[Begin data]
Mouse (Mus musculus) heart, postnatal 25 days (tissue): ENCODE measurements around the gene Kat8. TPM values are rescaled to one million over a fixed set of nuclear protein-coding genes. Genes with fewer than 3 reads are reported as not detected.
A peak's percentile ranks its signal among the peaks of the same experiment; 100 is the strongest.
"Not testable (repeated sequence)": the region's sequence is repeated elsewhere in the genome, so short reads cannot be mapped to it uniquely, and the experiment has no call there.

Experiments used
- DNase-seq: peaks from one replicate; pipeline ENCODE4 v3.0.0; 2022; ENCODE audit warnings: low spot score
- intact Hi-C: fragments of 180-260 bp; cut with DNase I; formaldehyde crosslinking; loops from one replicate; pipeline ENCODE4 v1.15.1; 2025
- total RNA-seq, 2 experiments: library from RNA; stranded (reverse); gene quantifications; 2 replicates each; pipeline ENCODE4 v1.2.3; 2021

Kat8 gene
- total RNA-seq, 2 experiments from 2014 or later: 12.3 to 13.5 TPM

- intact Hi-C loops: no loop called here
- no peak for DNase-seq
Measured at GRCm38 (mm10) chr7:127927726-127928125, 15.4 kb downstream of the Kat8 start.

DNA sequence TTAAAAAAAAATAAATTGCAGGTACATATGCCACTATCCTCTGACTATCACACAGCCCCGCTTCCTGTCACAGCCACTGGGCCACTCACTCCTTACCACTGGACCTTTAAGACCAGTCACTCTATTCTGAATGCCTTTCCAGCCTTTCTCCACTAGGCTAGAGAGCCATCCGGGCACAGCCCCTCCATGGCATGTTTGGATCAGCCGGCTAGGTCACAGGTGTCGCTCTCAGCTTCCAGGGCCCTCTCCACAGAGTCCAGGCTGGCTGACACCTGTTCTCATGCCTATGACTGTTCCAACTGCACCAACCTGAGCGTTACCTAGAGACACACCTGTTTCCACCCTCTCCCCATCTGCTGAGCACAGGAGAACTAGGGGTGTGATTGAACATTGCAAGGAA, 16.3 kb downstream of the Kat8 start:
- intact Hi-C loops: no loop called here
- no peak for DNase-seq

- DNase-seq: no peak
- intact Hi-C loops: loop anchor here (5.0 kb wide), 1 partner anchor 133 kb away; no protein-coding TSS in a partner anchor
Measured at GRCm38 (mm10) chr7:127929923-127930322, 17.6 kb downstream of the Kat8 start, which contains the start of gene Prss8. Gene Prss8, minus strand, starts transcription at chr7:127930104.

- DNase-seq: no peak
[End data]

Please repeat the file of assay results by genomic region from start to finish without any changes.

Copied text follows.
Mouse (Mus musculus) heart, postnatal 25 days (tissue): ENCODE measurements around the gene Kat8. TPM values are rescaled to one million over a fixed set of nuclear protein-coding genes. Genes with fewer than 3 reads are reported as not detected.
A peak's percentile ranks its signal among the peaks of the same experiment; 100 is the strongest.
"Not testable (repeated sequence)": the region's sequence is repeated elsewhere in the genome, so short reads cannot be mapped to it uniquely, and the experiment has no call there.

Experiments used
- DNase-seq: peaks from one replicate; pipeline ENCODE4 v3.0.0; 2022; ENCODE audit warnings: low spot score
- intact Hi-C: fragments of 180-260 bp; cut with DNase I; formaldehyde crosslinking; loops from one replicate; pipeline ENCODE4 v1.15.1; 2025
- total RNA-seq, 2 experiments: library from RNA; stranded (reverse); gene quantifications; 2 replicates each; pipeline ENCODE4 v1.2.3; 2021

Kat8 gene
- total RNA-seq, 2 experiments from 2014 or later: 12.3 to 13.5 TPM

- intact Hi-C loops: no loop called here
- no peak for DNase-seq
Measured at GRCm38 (mm10) chr7:127927726-127928125, 15.4 kb downstream of the Kat8 start.

DNA sequence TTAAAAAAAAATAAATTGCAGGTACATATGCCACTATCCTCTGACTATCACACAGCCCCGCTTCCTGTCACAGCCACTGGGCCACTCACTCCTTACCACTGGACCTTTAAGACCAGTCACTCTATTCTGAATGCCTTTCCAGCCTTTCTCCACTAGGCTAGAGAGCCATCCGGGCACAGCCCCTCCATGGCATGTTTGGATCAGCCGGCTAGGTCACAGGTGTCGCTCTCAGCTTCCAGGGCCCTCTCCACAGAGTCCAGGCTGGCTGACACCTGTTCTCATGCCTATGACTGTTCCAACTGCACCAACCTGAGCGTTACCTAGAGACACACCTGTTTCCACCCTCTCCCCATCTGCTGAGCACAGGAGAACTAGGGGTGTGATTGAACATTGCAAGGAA, 16.3 kb downstream of the Kat8 start:
- intact Hi-C loops: no loop called here
- no peak for DNase-seq

- DNase-seq: no peak
- intact Hi-C loops: loop anchor here (5.0 kb wide), 1 partner anchor 133 kb away; no protein-coding TSS in a partner anchor
Measured at GRCm38 (mm10) chr7:127929923-127930322, 17.6 kb downstream of the Kat8 start, which contains the start of gene Prss8. Gene Prss8, minus strand, starts transcription at chr7:127930104.

- DNase-seq: no peak